The changes to the judicial review system were meant to make things fairer for developers, but the reality is that little has changed.
In planning terms, judicial reviews are most commonly used in an attempt to overturn or modify a decision made by the local authority about a proposed development. The changes made to the system last summer were intended to tighten the rules on judicial review applications, so that they could no longer be used as “cheap delaying tactics”.
So why are we still seeing requests for judicial review insurance? Well, frustratingly for developers, the alterations weren’t significant enough to have any real impact. The only notable change was the reduction of the time limit to bring a legal challenge, from three months and 14 days after planning is granted, to just six weeks; but even that isn’t without complication, and hasn’t truly streamlined the process.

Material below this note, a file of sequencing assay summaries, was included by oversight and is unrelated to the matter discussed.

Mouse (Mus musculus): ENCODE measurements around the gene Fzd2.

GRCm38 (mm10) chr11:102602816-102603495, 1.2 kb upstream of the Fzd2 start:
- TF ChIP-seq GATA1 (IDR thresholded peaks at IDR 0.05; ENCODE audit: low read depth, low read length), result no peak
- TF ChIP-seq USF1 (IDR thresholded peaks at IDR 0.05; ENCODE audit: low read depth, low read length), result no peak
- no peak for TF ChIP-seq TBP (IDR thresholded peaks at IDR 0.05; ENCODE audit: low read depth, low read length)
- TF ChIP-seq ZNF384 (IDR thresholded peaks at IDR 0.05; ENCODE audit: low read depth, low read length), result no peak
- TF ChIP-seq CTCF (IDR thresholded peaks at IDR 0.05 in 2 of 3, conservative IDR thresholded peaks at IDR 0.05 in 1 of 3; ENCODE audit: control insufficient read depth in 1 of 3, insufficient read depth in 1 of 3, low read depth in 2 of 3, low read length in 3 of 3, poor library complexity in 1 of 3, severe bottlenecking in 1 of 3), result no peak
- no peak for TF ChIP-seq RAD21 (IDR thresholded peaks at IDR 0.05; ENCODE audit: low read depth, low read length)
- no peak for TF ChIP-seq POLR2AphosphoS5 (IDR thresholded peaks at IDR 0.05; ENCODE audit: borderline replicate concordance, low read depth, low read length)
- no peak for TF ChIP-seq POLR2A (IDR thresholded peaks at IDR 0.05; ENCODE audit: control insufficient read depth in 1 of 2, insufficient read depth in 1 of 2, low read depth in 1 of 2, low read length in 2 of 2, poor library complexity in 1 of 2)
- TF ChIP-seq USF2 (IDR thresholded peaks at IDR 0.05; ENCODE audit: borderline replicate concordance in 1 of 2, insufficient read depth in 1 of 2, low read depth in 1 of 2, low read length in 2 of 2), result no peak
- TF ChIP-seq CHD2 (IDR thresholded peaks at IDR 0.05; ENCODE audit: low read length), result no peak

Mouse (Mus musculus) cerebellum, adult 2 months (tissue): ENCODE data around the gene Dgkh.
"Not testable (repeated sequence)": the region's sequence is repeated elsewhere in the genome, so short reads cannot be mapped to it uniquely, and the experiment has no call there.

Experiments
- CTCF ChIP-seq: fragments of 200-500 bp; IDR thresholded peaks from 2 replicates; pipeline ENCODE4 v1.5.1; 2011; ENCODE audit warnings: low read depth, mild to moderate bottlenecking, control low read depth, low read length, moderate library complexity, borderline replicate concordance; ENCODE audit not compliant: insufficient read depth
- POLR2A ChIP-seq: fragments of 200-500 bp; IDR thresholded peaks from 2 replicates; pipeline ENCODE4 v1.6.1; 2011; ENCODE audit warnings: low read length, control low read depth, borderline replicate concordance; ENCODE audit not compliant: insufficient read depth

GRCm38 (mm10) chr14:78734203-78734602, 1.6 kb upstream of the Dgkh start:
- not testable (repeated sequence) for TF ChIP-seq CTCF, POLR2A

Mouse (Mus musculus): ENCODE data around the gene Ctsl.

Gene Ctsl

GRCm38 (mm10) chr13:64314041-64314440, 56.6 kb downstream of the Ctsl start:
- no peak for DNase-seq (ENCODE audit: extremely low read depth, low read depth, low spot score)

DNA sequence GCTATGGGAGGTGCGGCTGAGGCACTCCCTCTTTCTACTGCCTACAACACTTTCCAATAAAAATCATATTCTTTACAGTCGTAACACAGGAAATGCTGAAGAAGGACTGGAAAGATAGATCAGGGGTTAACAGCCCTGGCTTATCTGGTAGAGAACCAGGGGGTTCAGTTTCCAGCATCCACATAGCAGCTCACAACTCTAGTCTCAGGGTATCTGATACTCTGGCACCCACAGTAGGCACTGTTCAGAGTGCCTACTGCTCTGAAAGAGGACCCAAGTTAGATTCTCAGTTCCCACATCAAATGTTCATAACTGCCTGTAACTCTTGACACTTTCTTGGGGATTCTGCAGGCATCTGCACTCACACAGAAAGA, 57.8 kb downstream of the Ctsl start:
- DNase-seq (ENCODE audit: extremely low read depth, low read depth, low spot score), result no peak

The revised time limit came with the ambiguous proviso that claims should be brought within six weeks of when the claimant “knew or ought to have known” of the grounds for a claim.
The trouble for developers now is that this lack of a clear definition as to when a challenge can be made has added to the uncertainty. And whether it’s three months or six weeks, there’s still the chance for those wishing to challenge a planning decision to make an application.
From an insurance perspective, the good news is because the window for applications is, on the face of it, smaller, we have reduced our premiums to reflect this. However, the risk of a judicial review is as prevalent as ever, which is why we’re dealing with just as many requests for insurance as we were before the changes to the system were brought about.
A second consultation, concluded in November 2013, explored the potential for further reform to the judicial review process, including the introduction of a fast track court specifically for planning cases. The Government recently issued its response to these proposals, so there may be further changes enforced in the coming months, which will hopefully make things clearer for developers. Until then, as a provider of judicial review indemnity cover, it’s business as usual.